Using location (or maps) as a way to digest and visualise information is now part of everyday life. Think about tracking the Uber driver on your smartphone or assessing an AirBnB property based on exact location as well as price.
We are already seeing more brand interaction with consumers around location based services, with specialist geospatial technology integrated into mainstream applications. But as well as the consumer market, location based technology will have a major impact in the B2B sector.
Nabil Lodey, CEO of geolocation and data specialist Envitia, says that better connectivity has the ability to make a step change in decisionmaking and reduce costs, or open up new revenue streams in a number of sectors. Here, he reveals what sectors can benefit.
There are already location based benefits in retail with shops positioning products using shopper in-store movement heatmaps. But with a multi-channel approach, retailers can maximise online sales as well as traditional sales from ‘brick and mortar’ stores where, despite the huge increase in e-commerce, the vast majority of sales still come from.
Retailers therefore need to find new ways of driving footfall into their stores while increasing customer experience. Wherewolf is a London-based company that uses a location-based approach to help customers search for an item of clothing and then recommend a number of retailers nearby that stock that item, even opening up the option for ‘in the moment’ marketing offers. The critical element is that they link into the retailer’s in-store inventory so that the customer knows that their size and colour preference is in stock before they arrive.
2. Transport and logistics
Moving things around the world, whether by land, rail, air, or sea, requires a knowledge of multiple data sources to make the best commercial decisions around planning and risk. Those data inputs change on a regular basis so the ability to provide up-to-date, relevant information is critical, as is the ability to provide some context around knowing what data is relevant and when. Location is often that context.
Take, for example, a container ship travelling across the Indian Ocean. Risks are linked to weather forecasts and cyclones in the region, or even piracy incidents, so there is a need to enable decisions to be made in real-time to change routes to ensure that the ship reaches its destination safely, with minimal additional fuel costs and time delays. The coordination with ports and land-based freight operations can then be maintained to ensure that every transport used is maximised for capacity and cost efficiency, while maintaining security and traceability of goods transported.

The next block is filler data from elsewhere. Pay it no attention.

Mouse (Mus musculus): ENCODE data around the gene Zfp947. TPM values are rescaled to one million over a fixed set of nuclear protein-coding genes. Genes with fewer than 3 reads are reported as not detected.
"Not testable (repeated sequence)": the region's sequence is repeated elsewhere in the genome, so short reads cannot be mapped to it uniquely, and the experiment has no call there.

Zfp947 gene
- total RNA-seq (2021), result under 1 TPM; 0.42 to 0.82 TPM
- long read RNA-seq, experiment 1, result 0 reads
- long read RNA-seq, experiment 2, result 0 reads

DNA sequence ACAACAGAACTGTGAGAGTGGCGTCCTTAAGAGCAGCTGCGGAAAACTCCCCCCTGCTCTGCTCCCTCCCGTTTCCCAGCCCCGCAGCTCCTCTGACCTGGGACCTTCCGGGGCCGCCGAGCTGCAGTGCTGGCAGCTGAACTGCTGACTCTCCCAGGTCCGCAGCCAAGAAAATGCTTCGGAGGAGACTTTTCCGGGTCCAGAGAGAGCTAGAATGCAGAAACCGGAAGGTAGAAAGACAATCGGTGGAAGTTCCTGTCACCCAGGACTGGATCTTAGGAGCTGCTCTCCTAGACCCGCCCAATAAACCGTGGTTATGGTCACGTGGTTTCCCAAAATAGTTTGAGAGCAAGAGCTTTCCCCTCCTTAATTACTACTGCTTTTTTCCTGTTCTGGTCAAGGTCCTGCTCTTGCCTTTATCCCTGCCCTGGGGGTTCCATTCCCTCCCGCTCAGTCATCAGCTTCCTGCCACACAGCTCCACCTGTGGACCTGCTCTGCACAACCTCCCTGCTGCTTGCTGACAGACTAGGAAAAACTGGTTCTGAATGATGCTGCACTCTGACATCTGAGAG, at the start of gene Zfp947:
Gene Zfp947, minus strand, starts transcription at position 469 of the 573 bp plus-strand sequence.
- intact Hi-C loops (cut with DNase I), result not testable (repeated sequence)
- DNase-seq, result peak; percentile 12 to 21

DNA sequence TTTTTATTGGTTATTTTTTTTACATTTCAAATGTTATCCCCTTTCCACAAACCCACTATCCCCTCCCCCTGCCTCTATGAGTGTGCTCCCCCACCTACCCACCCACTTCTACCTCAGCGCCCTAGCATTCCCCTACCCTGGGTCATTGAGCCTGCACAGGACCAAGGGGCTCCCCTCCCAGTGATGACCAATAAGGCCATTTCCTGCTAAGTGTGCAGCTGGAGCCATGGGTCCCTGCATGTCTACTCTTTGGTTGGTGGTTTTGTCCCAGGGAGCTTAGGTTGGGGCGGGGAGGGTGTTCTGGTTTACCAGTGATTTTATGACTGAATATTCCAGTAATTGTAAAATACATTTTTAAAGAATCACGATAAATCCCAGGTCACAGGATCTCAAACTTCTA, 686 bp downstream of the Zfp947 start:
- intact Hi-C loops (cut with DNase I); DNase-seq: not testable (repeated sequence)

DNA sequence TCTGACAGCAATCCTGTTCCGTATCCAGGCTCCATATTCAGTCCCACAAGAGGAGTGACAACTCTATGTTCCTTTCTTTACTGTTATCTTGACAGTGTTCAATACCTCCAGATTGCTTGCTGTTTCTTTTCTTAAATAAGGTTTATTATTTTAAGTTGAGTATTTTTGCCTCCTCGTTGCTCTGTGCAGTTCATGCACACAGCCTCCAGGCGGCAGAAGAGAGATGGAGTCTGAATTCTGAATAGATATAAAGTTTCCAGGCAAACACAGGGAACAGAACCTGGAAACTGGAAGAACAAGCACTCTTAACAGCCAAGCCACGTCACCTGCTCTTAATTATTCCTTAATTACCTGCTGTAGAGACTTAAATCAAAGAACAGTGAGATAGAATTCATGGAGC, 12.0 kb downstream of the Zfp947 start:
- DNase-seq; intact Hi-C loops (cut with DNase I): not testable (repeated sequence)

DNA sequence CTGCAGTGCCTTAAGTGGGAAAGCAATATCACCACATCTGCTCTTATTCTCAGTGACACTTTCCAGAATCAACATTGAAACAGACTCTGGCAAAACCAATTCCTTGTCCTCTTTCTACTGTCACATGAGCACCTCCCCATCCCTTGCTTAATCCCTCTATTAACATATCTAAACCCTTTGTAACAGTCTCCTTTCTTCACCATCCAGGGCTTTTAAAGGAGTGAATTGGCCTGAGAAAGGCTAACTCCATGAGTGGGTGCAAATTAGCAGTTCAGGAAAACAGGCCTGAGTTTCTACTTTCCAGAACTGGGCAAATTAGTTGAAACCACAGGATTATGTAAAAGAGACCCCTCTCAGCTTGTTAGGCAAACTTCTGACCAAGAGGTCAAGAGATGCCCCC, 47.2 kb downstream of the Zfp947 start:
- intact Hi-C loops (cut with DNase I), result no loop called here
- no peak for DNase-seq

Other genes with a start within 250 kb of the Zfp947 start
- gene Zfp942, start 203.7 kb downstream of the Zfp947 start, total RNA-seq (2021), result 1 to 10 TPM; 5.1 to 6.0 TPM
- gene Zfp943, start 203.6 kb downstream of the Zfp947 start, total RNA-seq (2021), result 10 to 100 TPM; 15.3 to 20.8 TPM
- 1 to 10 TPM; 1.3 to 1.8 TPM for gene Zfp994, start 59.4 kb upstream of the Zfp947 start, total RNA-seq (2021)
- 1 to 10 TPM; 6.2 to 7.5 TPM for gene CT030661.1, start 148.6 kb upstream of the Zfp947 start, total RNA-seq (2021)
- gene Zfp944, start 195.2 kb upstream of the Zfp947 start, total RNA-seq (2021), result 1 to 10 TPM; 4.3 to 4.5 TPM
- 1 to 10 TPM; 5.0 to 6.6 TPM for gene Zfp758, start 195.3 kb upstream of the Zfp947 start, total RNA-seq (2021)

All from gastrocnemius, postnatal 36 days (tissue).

In time, having relevant data feeds based around location will allow machine learning algorithms to start predicting what might happen, which in turn, drives even more optimum decisionmaking such as changing the intended destination of goods while en-route because of a predicted change in operations within the business.
3. Smart cities
Gaining insight from huge amounts of data streams that are now interrelated using location as a reference will drive new ways of thinking across cities. We’ve already benefited from GPS route planning in our cars for a number of years, and more recently up-to-date traffic information and re-routing. The next stage is for incidents (or even congestion build-up) to be identified and reported in real-time across a city – either crowdsourced from commuters, flagged by road sensors, or predicted using artificial intelligence methods from CCTV and traffic video feeds.
This enables city authorities to automatically react to change traffic light configurations, open up diversions, coordinate emergency services or breakdown, and re-route traffic to keep the city moving. This takes us from time delayed, intermittent reporting with manual decisions, to automated real-time actions, using machine learning algorithms, to find the most optimal outcome which in turn benefits to city’s population and economy.
Assessing insurance claims has always been a time consuming operation with little options for digital transformation, until recently. The use of drones with geospatial software has enabled a number of insurance companies to visit areas of damage and fly a drone to accurately measure the extent of the damage. This is particularly relevant for agricultural insurance, where surveys use Near Infrared (NIR) to measure the extent of vegetation growth thereby preventing any fraudulent claims for crop damage.
Also, combining with historic and other relevant data, through the use of machine learning, means that any other assumption that is relevant in a policy pay-out decision can be considered far more easily to ensure more efficient processing. For example, an accurate flood risk or earthquake risk map. This means a faster pay out for customers.
5. Mobile workforce management
Companies such as utility firms have a huge amount of assets positioned across the country with mobile workers required to often work alone and remotely. The ability to accurately locate the assets (especially those underground, such as pipes and cables) and guide the worker to that asset will speed up time spent in the field. Also, the ability to monitor and check-in with the remote worker while they are working is a far safer practice.